How sharp is Kate’s sword?
Here is Mihail Abramchik. He will dance and pray a bit before he gets to the cutting part. He also makes the sword sing at some point. To be able to cut through a water bottle the way he does, you have to hold the sword at a right angle and do it very fast. It’s the same technique that makes shaska sing through the air.
Why do they have different outfits in the videos?
Cossacks are not unified. There are several different groups depending on geography. Prior to Russian revolution of 1917, they were organized into nations.
These are the guys you saw in the video in the previous post. They lived around Dnieper, in the Wild Fields. You can read about them in detail here. They served as a buffer between Russian and Ottoman Empires and were self-governing. When Russian serfs ran away from their owners, they tried to make it to one of nations, because if they did, the cossacks wouldn’t give them back. Eventually Zaporoshian Cossacks had a massive falling out with the czar in mid 18th century and an army came and took away their land. They split and some of them went to Danube and formed a new nation under Turkey. The Russians got pretty alarmed by this development and they resettled the remaining cossacks at Kuban. Each of these cossacks was given a gramota, a writ from the czar, proving their special status.
My grandmother, pictured here with her first husband, had one of these writs. She was an actual Kuban cossack.
Donskie Cossacks are concentrated around river Don. They’ve existed in that location since about 6th century. They are the result of mixing of many races, namely Khazars, Russians, Turks, Mongolians, Jews. They would take anyone. They were also self-governing. They raided everyone and rebelled against Russia with ridiculous regularity.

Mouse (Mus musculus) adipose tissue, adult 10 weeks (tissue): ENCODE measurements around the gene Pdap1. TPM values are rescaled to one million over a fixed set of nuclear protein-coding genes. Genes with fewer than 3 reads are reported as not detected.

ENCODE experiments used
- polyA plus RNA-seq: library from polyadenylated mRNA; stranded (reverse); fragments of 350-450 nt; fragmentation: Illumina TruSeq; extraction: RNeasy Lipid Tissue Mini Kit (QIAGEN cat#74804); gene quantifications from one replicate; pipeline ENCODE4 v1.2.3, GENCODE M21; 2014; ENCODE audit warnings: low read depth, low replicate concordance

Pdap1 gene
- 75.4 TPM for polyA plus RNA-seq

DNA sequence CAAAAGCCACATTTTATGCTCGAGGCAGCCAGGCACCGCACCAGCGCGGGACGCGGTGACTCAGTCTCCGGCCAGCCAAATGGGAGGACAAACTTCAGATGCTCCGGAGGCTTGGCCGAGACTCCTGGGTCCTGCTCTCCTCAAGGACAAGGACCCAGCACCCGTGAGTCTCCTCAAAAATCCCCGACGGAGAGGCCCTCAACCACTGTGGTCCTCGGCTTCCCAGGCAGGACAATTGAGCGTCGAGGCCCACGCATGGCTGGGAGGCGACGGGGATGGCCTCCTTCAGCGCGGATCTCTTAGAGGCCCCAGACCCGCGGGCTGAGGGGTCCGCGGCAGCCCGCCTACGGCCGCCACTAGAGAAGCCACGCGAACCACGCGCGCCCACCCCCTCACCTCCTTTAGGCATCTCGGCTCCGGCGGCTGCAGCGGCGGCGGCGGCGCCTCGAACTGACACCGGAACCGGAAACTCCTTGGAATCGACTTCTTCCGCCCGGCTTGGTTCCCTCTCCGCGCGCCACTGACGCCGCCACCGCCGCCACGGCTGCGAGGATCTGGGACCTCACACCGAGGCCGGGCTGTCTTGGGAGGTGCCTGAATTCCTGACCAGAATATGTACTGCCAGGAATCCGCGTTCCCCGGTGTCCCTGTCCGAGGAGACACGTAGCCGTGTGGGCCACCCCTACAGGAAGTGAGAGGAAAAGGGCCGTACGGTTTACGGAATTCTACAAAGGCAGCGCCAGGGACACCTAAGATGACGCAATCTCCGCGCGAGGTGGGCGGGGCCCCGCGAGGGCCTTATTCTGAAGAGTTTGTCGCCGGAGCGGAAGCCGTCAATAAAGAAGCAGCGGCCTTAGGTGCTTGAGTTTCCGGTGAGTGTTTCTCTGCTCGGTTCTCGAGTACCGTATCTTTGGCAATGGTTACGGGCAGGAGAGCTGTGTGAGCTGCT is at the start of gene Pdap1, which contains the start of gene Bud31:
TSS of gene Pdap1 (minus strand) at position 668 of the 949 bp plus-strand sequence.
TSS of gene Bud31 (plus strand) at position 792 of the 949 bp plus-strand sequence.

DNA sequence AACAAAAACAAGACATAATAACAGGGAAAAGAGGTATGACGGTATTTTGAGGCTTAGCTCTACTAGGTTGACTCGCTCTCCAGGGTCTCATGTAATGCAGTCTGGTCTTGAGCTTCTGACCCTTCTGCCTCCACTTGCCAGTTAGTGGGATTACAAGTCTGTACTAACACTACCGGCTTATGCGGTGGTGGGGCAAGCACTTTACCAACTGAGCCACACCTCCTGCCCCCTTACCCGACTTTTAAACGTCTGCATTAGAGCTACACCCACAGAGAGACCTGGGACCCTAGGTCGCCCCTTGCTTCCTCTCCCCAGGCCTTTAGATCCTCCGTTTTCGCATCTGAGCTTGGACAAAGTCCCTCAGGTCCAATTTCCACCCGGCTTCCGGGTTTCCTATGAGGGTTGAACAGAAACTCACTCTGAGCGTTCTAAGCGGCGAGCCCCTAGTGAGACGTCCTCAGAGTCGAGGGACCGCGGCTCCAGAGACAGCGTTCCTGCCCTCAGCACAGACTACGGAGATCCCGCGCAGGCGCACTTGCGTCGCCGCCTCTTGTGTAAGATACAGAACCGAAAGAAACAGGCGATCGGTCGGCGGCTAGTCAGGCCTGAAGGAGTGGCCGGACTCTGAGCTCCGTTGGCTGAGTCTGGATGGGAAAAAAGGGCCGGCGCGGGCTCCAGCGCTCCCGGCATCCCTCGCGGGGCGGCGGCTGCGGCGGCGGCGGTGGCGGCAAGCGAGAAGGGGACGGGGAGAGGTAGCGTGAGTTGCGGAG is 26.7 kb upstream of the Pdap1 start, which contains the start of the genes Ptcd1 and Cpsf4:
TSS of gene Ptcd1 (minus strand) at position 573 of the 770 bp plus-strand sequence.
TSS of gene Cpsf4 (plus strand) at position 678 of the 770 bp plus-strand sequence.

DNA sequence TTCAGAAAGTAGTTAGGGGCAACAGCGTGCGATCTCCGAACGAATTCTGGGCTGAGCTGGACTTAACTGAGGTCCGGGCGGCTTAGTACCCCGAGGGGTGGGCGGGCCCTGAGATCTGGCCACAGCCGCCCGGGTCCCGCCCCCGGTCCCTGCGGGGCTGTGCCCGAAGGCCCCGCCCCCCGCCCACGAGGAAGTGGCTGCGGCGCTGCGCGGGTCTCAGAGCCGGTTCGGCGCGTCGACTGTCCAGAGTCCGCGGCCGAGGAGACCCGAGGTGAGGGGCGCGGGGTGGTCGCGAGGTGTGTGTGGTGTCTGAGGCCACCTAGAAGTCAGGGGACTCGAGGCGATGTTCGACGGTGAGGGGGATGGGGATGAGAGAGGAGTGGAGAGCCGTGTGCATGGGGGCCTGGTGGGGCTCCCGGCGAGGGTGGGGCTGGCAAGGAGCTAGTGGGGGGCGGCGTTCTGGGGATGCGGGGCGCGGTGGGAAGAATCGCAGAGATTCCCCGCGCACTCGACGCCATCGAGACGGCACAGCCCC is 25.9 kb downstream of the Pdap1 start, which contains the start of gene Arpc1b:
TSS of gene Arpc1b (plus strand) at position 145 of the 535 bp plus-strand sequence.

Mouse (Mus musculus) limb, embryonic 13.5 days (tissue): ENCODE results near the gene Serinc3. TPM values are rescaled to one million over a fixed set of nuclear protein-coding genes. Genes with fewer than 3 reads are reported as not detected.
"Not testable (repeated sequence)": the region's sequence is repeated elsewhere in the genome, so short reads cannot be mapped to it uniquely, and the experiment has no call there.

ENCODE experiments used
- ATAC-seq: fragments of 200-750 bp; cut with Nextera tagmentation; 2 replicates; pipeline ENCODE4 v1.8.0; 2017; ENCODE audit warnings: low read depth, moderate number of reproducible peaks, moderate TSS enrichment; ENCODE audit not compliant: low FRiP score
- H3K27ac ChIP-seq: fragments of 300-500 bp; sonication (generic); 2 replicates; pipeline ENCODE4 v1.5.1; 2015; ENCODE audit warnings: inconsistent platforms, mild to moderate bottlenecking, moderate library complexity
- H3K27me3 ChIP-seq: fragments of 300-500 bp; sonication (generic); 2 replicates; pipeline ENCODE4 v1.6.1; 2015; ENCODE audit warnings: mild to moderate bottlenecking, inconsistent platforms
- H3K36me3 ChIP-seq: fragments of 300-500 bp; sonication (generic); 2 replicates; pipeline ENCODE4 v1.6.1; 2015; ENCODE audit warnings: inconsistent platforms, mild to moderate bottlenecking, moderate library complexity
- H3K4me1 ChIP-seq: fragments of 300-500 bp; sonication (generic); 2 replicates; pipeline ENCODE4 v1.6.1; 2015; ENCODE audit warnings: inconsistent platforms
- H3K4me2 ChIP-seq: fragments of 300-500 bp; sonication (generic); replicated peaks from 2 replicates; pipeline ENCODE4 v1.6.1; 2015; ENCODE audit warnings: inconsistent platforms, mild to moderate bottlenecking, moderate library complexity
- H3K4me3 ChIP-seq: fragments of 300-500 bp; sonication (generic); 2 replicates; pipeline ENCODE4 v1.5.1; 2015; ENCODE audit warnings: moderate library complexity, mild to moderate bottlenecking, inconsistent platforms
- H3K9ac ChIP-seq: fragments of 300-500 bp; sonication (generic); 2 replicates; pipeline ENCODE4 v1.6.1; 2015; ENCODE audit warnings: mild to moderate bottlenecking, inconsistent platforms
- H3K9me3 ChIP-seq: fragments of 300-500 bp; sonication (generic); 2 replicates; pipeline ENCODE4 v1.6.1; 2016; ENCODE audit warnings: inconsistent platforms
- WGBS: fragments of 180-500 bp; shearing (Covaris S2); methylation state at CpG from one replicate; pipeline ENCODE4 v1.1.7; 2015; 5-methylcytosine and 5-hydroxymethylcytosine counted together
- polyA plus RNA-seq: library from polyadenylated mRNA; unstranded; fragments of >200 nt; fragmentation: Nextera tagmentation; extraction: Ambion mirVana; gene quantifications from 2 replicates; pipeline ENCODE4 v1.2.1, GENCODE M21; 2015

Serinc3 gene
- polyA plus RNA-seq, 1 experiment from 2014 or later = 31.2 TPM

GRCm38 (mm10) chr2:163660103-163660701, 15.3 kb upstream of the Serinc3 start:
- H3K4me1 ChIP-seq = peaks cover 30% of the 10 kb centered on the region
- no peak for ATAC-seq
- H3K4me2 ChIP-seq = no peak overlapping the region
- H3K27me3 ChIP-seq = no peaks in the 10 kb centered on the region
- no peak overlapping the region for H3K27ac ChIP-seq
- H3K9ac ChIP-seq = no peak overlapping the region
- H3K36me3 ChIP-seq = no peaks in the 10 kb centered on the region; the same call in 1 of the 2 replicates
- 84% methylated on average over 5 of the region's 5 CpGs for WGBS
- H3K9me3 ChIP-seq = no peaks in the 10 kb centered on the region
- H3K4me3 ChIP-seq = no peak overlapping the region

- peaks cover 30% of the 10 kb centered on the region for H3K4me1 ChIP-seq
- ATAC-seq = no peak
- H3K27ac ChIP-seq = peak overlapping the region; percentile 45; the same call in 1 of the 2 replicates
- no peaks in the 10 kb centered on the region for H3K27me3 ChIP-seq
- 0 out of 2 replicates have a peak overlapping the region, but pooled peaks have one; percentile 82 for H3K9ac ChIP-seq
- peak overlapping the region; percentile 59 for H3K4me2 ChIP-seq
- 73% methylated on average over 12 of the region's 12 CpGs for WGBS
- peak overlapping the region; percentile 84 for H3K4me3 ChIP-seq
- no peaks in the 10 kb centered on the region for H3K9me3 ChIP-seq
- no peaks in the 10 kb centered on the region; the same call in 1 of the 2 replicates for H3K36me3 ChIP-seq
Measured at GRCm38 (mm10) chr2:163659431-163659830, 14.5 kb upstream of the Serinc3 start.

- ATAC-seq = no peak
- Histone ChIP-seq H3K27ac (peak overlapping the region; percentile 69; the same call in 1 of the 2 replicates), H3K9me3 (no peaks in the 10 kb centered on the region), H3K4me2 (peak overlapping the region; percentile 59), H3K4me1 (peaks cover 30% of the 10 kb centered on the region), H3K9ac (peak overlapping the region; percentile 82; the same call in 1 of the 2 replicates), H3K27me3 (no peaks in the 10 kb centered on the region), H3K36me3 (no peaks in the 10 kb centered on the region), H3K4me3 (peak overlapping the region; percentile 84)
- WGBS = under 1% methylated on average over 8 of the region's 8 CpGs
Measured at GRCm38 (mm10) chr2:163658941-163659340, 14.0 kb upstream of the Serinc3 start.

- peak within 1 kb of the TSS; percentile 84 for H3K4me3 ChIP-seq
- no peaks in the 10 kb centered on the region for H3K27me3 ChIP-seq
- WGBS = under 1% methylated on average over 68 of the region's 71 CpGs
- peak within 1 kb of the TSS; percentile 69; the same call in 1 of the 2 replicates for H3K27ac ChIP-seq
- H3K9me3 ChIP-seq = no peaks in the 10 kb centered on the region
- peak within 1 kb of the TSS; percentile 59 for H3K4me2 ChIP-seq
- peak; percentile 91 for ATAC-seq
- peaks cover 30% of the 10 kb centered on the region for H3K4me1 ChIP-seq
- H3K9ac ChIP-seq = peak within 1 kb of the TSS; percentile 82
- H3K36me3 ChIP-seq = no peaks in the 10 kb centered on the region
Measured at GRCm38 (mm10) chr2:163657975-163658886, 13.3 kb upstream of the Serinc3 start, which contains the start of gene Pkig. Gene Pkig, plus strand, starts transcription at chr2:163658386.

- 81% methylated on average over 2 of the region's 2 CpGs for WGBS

Stepan Rasin, raising the Caspian sea. He also raided Persians and eventually led a massive uprising against the czar, for which the patriarch of Moscow anathemized him, which is like excommunication except worse. Basically, the patriarch expelled him from faith and cursed him. Because Russian Orthodox priests don’t play. The curse came true and Razin was captured, dragged in chains to Moscow, and quartered in 1671. His chains were placed in Starocherkasskaya Stanitsa, a gathering place for the cossacks, as a warning and can be viewed there today.
Czar slowly whittled at Donskie Cossacks until they all but lost their independence. Eventually, they began to look like this, as they were incorporated into Russian Army. They were used as shock troops. When czar wanted to quell and needed someone to commit and atrocity, he used cossacks.
They were nearly exterminated by Bolsheviks, which is how my family ended up in Rostov-on-Don. At some point my grandfather’s side abandoned everything and fled to the city, while on my grandmother’s side, my great grandmother, the one in the picture, refused to marry the head bolshevik in their village and he jailed her to change her mind. After a few months she decided to marry him, but that’s a different story.
After the fall of USSR, there was a revival, and now Putin once again is trying to use them as a buffer with Ukraine.
Here is a Wikipedia article that lays out the history and different Cossack organizations. It’s pretty accurate. There you go, more than you ever wanted to know about cossacks.